The Islamic State (IS) group's propaganda outlet Amaq has claimed responsibility for a Brussels attack on Friday in which three soldiers were attacked with a knife.
In a statement on Sunday, the group said one of its members carried out the Friday evening attack in response to calls to target member countries of the coalition fighting the IS group.
Belgian prosecutors have opened a terrorist probe into the incident, in which the attacker wounded one soldier after assaulting the troops shouting "Allahu akbar" (Arabic for "God is great"). He was shot dead by troops.
The Federal Prosecutor's Office said the man, 30, was known to police for assault charges but had no previous terror-related offenses. The suspect, a Belgian citizen of Somali origin, was also carrying a fake firearm and copies of the Koran.
Belgian Prime Minister Charles Michel tweeted shortly after the attack that "all our support is with our soldiers. Our security services remain on alert. We are following the situation closely."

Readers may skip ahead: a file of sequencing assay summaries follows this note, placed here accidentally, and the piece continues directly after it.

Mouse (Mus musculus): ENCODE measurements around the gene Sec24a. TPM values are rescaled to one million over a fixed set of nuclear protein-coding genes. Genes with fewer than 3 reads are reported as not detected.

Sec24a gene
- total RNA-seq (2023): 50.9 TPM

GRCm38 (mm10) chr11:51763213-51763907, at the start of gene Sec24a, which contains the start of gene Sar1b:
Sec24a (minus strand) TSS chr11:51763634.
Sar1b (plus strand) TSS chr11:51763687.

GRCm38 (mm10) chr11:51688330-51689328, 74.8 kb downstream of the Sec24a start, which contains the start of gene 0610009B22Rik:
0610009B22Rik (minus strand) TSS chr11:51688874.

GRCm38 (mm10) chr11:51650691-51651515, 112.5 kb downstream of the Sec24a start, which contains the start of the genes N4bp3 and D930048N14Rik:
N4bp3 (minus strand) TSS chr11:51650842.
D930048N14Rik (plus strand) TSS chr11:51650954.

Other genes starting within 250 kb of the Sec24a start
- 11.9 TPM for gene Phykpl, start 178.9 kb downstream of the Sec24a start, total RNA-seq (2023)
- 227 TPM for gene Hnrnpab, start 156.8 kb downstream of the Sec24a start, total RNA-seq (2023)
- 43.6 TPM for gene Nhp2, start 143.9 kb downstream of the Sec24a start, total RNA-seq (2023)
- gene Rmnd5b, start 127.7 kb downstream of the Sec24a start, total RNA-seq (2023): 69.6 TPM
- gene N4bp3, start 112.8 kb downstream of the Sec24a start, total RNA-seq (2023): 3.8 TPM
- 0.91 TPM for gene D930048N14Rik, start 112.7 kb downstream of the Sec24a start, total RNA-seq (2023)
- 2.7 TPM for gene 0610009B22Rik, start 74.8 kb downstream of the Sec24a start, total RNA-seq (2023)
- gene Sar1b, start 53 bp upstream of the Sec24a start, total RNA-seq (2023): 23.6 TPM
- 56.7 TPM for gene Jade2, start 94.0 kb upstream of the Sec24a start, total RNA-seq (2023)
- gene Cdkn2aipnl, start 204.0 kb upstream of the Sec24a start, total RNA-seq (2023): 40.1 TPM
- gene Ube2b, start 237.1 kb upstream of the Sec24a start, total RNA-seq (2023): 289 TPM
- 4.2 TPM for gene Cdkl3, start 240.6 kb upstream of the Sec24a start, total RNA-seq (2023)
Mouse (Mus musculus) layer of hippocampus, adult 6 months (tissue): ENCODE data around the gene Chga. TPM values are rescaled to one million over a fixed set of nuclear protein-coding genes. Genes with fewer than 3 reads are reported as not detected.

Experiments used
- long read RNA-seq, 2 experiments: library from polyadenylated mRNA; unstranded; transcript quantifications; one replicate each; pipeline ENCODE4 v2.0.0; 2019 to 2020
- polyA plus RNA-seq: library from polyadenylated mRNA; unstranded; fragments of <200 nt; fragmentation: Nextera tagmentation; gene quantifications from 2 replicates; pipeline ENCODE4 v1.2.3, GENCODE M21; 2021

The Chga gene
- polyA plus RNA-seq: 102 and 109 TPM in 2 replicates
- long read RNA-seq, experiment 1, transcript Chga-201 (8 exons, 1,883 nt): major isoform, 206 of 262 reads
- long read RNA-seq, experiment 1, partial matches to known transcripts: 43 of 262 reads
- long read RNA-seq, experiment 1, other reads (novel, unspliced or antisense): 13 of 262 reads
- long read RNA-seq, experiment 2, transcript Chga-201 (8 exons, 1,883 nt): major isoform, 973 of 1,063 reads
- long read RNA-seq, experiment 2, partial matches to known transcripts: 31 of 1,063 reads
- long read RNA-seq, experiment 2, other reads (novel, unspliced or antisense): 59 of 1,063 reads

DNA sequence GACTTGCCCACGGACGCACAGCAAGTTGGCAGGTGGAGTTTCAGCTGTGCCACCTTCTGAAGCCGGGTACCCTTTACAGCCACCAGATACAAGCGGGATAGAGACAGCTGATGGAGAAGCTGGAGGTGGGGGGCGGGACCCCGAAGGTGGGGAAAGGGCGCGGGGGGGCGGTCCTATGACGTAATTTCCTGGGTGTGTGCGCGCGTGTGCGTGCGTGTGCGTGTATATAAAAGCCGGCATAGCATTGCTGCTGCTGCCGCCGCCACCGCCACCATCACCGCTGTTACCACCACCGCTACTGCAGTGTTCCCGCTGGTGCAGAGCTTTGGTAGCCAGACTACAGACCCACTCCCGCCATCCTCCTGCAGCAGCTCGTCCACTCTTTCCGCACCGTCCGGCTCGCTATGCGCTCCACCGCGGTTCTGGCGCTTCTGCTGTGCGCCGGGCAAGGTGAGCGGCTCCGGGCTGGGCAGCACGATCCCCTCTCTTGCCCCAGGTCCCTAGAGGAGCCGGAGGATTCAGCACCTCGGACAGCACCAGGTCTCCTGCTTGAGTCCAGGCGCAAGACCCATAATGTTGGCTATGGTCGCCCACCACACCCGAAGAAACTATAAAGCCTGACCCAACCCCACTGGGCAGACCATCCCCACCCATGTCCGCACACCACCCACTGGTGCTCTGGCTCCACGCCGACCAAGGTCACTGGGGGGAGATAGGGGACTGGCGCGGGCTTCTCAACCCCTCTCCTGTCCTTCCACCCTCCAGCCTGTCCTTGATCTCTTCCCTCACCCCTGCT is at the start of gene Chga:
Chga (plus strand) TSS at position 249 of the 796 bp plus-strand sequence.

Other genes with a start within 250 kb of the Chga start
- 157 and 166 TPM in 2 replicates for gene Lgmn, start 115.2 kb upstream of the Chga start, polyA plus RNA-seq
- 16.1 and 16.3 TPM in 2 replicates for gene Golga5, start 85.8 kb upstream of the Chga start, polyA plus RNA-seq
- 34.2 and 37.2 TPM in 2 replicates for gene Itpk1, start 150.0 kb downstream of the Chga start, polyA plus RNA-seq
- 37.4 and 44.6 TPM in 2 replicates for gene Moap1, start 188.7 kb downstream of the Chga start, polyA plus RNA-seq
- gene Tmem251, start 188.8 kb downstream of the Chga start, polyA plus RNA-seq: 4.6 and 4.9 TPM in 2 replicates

In June, Belgian troops shot dead a suspected suicide bomber at Brussels' main train station. The man was later identified as a 36-year-old Moroccan national, the federal prosecutor's office said.
The Belgian capital – home to the headquarters of both NATO and the European Union – has been on high alert since a Brussels-based Islamic State group cell organised an attack that killed 130 people in Paris in November 2015. Four months later, associates of those attackers killed 32 people in Brussels.
Attacks in Britain, France, Germany, Spain and Sweden have been carried out in the name of the Islamist group by other young men, many of them locals.
"Such isolated acts will continue in Brussels, in Paris and elsewhere. It's inevitable," Brussels security consultant Claude Moniquet, a former French agent, told broadcaster RTL shortly after the thwarted attack at Brussels central station.
With the Islamic State group under pressure in Syria - with Belgium being the most fertile European recruiting ground for foreign Islamist fighters - he said attacks in Europe may increase, though many of these would be by "amateurs" who would not manage to commit large acts of terror.
(FRANCE 24 with AP, REUTERS, AFP)
Date created : 2017-08-25